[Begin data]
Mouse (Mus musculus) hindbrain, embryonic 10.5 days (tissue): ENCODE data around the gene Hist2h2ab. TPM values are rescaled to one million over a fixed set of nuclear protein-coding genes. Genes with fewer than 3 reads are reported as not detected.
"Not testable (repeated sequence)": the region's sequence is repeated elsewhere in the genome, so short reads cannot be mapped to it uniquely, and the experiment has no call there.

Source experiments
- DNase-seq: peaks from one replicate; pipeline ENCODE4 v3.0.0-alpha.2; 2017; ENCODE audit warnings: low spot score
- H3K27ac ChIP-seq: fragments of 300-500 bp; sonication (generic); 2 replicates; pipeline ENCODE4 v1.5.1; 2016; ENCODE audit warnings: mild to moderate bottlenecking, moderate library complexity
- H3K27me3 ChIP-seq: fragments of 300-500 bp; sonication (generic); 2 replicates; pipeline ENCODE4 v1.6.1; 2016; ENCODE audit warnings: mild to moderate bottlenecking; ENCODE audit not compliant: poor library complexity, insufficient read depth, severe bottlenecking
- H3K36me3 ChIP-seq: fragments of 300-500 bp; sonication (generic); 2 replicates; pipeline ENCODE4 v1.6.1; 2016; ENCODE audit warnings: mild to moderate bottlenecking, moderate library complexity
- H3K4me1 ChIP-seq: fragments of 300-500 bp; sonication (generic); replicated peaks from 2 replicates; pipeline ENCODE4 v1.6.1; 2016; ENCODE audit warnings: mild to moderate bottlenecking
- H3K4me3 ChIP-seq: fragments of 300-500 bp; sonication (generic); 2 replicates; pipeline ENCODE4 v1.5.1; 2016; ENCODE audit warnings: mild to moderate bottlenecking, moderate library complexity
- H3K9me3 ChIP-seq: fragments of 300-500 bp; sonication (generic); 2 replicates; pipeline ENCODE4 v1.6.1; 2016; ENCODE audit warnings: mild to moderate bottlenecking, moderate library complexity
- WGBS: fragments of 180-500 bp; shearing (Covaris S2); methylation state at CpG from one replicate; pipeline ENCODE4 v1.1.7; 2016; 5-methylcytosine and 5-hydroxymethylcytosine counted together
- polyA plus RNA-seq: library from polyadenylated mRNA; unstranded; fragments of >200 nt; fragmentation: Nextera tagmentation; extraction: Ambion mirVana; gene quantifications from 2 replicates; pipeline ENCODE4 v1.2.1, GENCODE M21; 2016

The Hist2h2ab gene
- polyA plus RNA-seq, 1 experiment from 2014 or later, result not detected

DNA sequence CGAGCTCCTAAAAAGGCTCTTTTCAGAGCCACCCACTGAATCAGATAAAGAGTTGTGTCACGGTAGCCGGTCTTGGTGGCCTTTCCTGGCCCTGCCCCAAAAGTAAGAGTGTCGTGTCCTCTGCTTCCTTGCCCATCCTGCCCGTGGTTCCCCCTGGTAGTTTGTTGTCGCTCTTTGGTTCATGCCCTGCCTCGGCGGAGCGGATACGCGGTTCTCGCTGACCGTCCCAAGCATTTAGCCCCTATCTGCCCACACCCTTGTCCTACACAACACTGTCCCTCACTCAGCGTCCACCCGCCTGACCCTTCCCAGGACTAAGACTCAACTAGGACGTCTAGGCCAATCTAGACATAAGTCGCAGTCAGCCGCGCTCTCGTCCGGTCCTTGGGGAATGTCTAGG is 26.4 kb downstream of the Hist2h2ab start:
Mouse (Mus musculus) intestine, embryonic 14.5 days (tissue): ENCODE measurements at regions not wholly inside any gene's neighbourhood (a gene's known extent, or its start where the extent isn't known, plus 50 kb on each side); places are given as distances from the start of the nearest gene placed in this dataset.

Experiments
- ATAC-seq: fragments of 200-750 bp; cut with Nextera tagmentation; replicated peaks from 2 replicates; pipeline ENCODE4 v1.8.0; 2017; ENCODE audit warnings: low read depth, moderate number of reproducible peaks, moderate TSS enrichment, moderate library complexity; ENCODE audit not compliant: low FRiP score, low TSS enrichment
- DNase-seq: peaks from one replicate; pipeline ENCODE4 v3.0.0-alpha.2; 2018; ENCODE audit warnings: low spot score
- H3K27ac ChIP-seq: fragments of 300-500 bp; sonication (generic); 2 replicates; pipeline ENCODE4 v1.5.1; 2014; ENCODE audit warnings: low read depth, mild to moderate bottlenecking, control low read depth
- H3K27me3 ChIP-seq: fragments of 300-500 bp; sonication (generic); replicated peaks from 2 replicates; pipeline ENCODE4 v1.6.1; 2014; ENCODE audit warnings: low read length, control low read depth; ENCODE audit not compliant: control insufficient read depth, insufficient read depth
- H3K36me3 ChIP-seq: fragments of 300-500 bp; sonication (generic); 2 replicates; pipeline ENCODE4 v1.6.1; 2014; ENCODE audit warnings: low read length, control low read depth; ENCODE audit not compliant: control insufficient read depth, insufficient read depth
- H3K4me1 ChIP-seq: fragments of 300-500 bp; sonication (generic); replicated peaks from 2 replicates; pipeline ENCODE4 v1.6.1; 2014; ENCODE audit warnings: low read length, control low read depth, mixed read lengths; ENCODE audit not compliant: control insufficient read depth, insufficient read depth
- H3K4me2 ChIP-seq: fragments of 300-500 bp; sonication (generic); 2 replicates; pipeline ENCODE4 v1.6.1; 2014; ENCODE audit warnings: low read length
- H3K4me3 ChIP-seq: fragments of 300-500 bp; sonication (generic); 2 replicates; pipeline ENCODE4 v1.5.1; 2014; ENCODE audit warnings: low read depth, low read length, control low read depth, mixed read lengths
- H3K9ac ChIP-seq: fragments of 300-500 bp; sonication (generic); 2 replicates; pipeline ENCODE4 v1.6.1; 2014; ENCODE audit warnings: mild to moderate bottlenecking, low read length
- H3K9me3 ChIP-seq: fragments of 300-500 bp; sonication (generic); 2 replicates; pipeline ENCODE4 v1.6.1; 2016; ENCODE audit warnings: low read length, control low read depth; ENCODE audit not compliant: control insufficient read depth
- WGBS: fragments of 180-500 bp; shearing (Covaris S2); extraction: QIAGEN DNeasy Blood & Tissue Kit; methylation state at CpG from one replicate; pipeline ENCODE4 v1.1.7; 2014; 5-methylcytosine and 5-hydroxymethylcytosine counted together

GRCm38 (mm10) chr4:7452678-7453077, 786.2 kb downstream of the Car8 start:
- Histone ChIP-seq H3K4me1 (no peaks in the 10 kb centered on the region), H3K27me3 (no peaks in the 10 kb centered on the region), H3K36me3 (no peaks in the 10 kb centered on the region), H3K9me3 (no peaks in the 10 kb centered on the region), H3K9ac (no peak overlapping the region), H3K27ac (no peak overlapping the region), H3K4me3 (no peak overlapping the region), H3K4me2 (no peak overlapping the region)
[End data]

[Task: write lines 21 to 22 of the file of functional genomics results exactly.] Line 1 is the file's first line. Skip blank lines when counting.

- H3K27me3 ChIP-seq: fragments of 300-500 bp; sonication (generic); replicated peaks from 2 replicates; pipeline ENCODE4 v1.6.1; 2014; ENCODE audit warnings: low read length, control low read depth; ENCODE audit not compliant: control insufficient read depth, insufficient read depth
- H3K36me3 ChIP-seq: fragments of 300-500 bp; sonication (generic); 2 replicates; pipeline ENCODE4 v1.6.1; 2014; ENCODE audit warnings: low read length, control low read depth; ENCODE audit not compliant: control insufficient read depth, insufficient read depth